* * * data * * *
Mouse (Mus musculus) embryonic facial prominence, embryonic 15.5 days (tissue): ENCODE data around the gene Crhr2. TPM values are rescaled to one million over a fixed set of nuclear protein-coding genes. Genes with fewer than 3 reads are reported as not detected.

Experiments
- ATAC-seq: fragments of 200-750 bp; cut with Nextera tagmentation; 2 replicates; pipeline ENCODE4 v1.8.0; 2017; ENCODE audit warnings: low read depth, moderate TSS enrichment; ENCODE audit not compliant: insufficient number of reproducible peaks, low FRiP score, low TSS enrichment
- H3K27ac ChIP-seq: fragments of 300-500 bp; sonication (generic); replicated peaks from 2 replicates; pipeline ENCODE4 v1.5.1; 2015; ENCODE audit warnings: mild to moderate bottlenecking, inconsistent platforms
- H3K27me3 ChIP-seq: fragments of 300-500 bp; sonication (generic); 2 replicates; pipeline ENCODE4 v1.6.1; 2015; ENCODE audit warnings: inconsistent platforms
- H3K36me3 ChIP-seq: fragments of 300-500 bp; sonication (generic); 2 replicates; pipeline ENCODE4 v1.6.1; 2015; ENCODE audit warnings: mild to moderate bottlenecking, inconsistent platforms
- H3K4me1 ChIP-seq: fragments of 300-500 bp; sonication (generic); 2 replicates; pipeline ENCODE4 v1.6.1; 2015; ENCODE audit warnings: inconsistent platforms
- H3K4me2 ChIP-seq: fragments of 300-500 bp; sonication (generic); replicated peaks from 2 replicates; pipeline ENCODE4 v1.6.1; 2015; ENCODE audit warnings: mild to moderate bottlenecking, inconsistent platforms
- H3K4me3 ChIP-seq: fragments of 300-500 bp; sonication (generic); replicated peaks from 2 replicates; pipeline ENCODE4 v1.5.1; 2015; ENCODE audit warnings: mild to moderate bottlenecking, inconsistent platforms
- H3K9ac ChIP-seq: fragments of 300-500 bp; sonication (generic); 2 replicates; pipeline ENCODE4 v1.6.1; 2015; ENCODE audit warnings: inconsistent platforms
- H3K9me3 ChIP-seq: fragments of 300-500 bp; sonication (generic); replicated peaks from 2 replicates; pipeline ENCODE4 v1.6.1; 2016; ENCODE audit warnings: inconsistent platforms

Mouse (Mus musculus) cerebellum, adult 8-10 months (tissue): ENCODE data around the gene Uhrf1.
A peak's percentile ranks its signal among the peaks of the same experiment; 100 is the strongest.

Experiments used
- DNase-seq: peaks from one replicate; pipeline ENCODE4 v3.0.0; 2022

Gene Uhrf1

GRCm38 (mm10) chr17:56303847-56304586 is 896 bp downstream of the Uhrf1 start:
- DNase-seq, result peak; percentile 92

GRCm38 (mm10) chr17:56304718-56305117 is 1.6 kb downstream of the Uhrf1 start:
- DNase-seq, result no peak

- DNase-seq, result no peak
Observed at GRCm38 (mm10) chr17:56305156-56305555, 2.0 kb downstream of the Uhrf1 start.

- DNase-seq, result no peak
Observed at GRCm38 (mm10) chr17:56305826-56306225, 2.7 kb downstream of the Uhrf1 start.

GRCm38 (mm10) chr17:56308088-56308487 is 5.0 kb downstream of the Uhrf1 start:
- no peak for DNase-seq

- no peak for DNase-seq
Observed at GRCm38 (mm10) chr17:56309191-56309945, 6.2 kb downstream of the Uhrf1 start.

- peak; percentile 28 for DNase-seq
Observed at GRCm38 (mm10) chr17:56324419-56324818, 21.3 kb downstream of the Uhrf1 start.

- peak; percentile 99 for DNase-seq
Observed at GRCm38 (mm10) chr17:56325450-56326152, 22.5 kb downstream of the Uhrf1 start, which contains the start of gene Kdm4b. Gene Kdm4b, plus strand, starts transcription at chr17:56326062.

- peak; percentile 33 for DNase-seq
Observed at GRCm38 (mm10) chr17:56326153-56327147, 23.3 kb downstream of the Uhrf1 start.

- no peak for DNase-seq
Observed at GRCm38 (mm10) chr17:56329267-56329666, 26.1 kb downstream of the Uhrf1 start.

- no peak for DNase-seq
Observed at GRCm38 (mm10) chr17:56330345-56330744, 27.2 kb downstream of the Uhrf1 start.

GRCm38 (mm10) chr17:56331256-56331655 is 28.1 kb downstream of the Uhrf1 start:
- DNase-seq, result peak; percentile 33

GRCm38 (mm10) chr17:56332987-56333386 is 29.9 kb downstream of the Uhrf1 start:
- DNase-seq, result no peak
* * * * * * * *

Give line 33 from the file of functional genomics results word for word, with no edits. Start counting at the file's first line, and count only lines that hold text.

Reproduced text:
- peak; percentile 33 for DNase-seq